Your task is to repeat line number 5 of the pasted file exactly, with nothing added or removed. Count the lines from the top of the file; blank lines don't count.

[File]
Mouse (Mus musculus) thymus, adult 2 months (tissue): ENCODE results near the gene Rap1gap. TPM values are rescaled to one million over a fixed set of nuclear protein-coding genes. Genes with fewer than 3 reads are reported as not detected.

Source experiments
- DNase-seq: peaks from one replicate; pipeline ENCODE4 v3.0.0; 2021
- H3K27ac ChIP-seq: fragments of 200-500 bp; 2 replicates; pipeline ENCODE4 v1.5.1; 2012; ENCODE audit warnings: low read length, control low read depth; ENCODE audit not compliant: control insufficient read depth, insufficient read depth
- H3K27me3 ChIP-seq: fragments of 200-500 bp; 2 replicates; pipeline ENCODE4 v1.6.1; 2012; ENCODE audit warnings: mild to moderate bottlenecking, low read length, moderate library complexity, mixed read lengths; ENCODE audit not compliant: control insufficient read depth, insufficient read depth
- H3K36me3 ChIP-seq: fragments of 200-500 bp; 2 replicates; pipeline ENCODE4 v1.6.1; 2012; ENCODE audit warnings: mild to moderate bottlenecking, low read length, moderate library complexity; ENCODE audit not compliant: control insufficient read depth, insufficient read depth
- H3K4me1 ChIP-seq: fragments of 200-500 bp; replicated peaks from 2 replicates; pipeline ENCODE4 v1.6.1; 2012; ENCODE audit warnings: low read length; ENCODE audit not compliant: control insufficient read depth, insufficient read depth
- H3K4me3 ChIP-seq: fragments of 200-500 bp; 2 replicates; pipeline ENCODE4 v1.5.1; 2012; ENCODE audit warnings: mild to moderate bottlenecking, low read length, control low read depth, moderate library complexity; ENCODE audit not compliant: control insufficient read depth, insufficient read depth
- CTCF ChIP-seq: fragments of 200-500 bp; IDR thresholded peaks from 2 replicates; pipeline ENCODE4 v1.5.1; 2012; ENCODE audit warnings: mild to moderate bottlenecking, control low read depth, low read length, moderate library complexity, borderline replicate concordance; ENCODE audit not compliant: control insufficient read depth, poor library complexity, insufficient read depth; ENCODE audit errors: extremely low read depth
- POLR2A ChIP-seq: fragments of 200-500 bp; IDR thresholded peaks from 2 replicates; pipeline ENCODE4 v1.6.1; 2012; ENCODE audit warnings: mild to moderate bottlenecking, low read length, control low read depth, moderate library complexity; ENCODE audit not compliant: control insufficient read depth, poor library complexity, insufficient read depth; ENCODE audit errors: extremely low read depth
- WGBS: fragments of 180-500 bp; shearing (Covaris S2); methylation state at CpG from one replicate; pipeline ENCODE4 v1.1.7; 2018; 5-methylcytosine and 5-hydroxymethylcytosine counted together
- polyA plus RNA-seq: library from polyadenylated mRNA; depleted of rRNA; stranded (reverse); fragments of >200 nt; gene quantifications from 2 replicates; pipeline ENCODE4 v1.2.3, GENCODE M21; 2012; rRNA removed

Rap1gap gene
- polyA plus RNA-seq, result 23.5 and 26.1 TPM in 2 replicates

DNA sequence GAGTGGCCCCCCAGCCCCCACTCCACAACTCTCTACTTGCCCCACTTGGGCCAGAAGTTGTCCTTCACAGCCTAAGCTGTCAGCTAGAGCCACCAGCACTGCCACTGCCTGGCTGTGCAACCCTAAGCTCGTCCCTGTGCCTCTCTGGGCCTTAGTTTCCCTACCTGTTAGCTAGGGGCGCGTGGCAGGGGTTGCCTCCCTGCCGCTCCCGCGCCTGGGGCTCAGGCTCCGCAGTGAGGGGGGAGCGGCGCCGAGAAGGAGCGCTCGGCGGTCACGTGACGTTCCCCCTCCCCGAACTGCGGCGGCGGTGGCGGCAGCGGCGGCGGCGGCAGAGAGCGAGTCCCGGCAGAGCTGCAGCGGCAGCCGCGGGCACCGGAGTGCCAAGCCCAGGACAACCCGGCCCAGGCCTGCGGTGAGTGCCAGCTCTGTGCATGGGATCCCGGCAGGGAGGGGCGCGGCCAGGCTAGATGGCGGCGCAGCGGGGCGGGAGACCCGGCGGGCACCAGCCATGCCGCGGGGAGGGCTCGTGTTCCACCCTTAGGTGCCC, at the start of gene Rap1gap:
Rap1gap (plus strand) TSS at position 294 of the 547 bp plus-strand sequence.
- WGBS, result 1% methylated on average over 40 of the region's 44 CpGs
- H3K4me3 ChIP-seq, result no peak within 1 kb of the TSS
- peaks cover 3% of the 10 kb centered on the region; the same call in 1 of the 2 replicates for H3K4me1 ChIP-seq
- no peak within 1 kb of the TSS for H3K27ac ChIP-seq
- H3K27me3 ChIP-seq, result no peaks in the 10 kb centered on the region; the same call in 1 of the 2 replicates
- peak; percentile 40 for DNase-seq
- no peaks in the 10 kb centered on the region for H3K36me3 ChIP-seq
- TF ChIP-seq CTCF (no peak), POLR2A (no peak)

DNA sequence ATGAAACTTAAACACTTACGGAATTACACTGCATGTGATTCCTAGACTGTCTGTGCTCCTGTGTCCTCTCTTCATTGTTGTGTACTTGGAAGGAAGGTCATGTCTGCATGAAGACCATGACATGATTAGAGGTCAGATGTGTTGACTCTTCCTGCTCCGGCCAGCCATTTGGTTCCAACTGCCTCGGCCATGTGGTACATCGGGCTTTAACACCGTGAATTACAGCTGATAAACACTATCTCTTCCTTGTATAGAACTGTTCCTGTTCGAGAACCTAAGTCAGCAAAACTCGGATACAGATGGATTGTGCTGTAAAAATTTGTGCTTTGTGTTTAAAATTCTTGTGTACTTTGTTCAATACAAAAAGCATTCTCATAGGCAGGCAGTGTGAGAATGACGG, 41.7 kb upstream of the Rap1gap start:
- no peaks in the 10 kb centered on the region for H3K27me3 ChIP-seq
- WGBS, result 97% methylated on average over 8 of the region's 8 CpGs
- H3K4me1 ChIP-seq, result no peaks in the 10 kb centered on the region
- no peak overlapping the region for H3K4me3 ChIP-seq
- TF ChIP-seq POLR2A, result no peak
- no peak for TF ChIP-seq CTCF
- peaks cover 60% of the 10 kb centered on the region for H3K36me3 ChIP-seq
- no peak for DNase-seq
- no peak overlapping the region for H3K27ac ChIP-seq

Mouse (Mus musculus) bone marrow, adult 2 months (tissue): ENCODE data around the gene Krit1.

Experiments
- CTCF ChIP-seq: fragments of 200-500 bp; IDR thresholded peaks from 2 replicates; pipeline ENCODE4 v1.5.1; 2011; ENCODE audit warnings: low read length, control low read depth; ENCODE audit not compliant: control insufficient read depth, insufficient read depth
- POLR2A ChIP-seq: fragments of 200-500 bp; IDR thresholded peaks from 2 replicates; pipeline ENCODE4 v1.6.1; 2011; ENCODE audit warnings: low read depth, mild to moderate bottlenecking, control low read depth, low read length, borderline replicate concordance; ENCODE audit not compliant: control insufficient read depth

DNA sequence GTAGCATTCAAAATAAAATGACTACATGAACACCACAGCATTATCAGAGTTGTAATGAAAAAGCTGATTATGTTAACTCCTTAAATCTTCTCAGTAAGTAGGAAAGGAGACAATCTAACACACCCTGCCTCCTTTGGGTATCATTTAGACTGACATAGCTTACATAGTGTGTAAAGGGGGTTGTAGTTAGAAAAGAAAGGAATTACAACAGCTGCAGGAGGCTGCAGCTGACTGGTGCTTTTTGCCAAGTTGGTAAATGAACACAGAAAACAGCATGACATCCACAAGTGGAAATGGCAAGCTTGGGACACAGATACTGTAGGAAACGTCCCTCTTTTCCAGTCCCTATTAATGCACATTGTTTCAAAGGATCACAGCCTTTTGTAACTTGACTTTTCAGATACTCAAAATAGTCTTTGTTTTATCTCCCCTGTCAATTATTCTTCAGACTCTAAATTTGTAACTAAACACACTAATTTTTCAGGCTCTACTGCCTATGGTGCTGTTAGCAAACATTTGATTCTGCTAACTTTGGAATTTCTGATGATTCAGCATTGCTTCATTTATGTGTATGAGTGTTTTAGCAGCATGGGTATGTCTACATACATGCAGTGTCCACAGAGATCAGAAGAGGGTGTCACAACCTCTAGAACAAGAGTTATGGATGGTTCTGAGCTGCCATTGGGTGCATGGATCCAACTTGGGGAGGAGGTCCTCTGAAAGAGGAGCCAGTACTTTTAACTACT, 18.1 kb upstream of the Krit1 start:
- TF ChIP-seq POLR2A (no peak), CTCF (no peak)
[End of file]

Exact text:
- H3K27me3 ChIP-seq: fragments of 200-500 bp; 2 replicates; pipeline ENCODE4 v1.6.1; 2012; ENCODE audit warnings: mild to moderate bottlenecking, low read length, moderate library complexity, mixed read lengths; ENCODE audit not compliant: control insufficient read depth, insufficient read depth